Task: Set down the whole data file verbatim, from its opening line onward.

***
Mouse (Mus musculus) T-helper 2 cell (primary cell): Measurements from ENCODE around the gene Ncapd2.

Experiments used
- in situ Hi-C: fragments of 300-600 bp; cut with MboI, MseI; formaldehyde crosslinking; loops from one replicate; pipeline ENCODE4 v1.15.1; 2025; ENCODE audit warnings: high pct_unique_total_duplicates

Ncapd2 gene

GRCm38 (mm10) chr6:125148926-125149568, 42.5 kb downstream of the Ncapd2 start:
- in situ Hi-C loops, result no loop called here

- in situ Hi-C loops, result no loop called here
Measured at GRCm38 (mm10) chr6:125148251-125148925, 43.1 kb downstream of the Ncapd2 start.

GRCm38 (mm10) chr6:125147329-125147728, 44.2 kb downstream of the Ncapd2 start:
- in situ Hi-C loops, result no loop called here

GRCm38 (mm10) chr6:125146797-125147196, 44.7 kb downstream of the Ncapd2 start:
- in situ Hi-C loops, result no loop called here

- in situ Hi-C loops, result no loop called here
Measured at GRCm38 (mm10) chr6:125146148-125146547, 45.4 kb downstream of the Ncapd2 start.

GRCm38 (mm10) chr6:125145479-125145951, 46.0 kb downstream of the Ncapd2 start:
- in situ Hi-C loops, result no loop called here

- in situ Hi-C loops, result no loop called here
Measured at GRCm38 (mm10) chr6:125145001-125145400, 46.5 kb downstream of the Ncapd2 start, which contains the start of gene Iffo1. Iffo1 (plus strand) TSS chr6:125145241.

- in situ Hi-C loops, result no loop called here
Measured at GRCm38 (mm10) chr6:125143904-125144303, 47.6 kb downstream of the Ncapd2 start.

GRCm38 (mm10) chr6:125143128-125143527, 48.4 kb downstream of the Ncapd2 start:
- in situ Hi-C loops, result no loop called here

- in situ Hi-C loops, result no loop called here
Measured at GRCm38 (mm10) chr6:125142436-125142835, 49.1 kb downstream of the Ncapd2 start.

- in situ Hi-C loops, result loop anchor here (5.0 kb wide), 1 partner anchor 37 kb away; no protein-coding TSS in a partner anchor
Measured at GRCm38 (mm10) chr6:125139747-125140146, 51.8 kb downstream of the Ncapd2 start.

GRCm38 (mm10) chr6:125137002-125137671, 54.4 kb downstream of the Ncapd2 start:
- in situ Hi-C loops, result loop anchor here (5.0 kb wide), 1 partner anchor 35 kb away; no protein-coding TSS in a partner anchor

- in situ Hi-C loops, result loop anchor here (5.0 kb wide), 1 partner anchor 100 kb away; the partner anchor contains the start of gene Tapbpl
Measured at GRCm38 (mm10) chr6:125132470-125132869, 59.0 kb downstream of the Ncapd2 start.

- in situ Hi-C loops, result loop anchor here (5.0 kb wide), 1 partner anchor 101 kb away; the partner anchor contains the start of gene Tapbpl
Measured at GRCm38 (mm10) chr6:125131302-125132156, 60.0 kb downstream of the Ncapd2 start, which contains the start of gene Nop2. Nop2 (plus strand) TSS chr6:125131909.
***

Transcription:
Mouse (Mus musculus) T-helper 2 cell (primary cell): Measurements from ENCODE around the gene Ncapd2.

Experiments used
- in situ Hi-C: fragments of 300-600 bp; cut with MboI, MseI; formaldehyde crosslinking; loops from one replicate; pipeline ENCODE4 v1.15.1; 2025; ENCODE audit warnings: high pct_unique_total_duplicates

Ncapd2 gene

GRCm38 (mm10) chr6:125148926-125149568, 42.5 kb downstream of the Ncapd2 start:
- in situ Hi-C loops, result no loop called here

- in situ Hi-C loops, result no loop called here
Measured at GRCm38 (mm10) chr6:125148251-125148925, 43.1 kb downstream of the Ncapd2 start.

GRCm38 (mm10) chr6:125147329-125147728, 44.2 kb downstream of the Ncapd2 start:
- in situ Hi-C loops, result no loop called here

GRCm38 (mm10) chr6:125146797-125147196, 44.7 kb downstream of the Ncapd2 start:
- in situ Hi-C loops, result no loop called here

- in situ Hi-C loops, result no loop called here
Measured at GRCm38 (mm10) chr6:125146148-125146547, 45.4 kb downstream of the Ncapd2 start.

GRCm38 (mm10) chr6:125145479-125145951, 46.0 kb downstream of the Ncapd2 start:
- in situ Hi-C loops, result no loop called here

- in situ Hi-C loops, result no loop called here
Measured at GRCm38 (mm10) chr6:125145001-125145400, 46.5 kb downstream of the Ncapd2 start, which contains the start of gene Iffo1. Iffo1 (plus strand) TSS chr6:125145241.

- in situ Hi-C loops, result no loop called here
Measured at GRCm38 (mm10) chr6:125143904-125144303, 47.6 kb downstream of the Ncapd2 start.

GRCm38 (mm10) chr6:125143128-125143527, 48.4 kb downstream of the Ncapd2 start:
- in situ Hi-C loops, result no loop called here

- in situ Hi-C loops, result no loop called here
Measured at GRCm38 (mm10) chr6:125142436-125142835, 49.1 kb downstream of the Ncapd2 start.

- in situ Hi-C loops, result loop anchor here (5.0 kb wide), 1 partner anchor 37 kb away; no protein-coding TSS in a partner anchor
Measured at GRCm38 (mm10) chr6:125139747-125140146, 51.8 kb downstream of the Ncapd2 start.

GRCm38 (mm10) chr6:125137002-125137671, 54.4 kb downstream of the Ncapd2 start:
- in situ Hi-C loops, result loop anchor here (5.0 kb wide), 1 partner anchor 35 kb away; no protein-coding TSS in a partner anchor

- in situ Hi-C loops, result loop anchor here (5.0 kb wide), 1 partner anchor 100 kb away; the partner anchor contains the start of gene Tapbpl
Measured at GRCm38 (mm10) chr6:125132470-125132869, 59.0 kb downstream of the Ncapd2 start.

- in situ Hi-C loops, result loop anchor here (5.0 kb wide), 1 partner anchor 101 kb away; the partner anchor contains the start of gene Tapbpl
Measured at GRCm38 (mm10) chr6:125131302-125132156, 60.0 kb downstream of the Ncapd2 start, which contains the start of gene Nop2. Nop2 (plus strand) TSS chr6:125131909.